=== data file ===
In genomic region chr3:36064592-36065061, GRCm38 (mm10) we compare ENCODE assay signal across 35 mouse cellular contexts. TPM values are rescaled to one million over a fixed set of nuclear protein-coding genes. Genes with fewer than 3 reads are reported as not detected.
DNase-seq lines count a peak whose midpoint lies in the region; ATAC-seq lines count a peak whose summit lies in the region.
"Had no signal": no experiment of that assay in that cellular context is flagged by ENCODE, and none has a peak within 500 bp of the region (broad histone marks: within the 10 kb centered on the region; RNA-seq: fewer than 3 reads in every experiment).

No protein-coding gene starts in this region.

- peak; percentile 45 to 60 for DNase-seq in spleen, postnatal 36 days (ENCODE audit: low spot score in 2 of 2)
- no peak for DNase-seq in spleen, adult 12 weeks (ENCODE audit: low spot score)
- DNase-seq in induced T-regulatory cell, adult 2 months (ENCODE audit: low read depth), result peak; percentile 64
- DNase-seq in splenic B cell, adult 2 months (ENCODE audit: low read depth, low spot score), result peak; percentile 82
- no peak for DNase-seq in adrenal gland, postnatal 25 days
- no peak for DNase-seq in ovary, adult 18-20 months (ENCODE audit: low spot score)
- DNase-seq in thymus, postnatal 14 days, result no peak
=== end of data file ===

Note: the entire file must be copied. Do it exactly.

In genomic region chr3:36064592-36065061, GRCm38 (mm10) we compare ENCODE assay signal across 35 mouse cellular contexts. TPM values are rescaled to one million over a fixed set of nuclear protein-coding genes. Genes with fewer than 3 reads are reported as not detected.
DNase-seq lines count a peak whose midpoint lies in the region; ATAC-seq lines count a peak whose summit lies in the region.
"Had no signal": no experiment of that assay in that cellular context is flagged by ENCODE, and none has a peak within 500 bp of the region (broad histone marks: within the 10 kb centered on the region; RNA-seq: fewer than 3 reads in every experiment).

No protein-coding gene starts in this region.

- peak; percentile 45 to 60 for DNase-seq in spleen, postnatal 36 days (ENCODE audit: low spot score in 2 of 2)
- no peak for DNase-seq in spleen, adult 12 weeks (ENCODE audit: low spot score)
- DNase-seq in induced T-regulatory cell, adult 2 months (ENCODE audit: low read depth), result peak; percentile 64
- DNase-seq in splenic B cell, adult 2 months (ENCODE audit: low read depth, low spot score), result peak; percentile 82
- no peak for DNase-seq in adrenal gland, postnatal 25 days
- no peak for DNase-seq in ovary, adult 18-20 months (ENCODE audit: low spot score)
- DNase-seq in thymus, postnatal 14 days, result no peak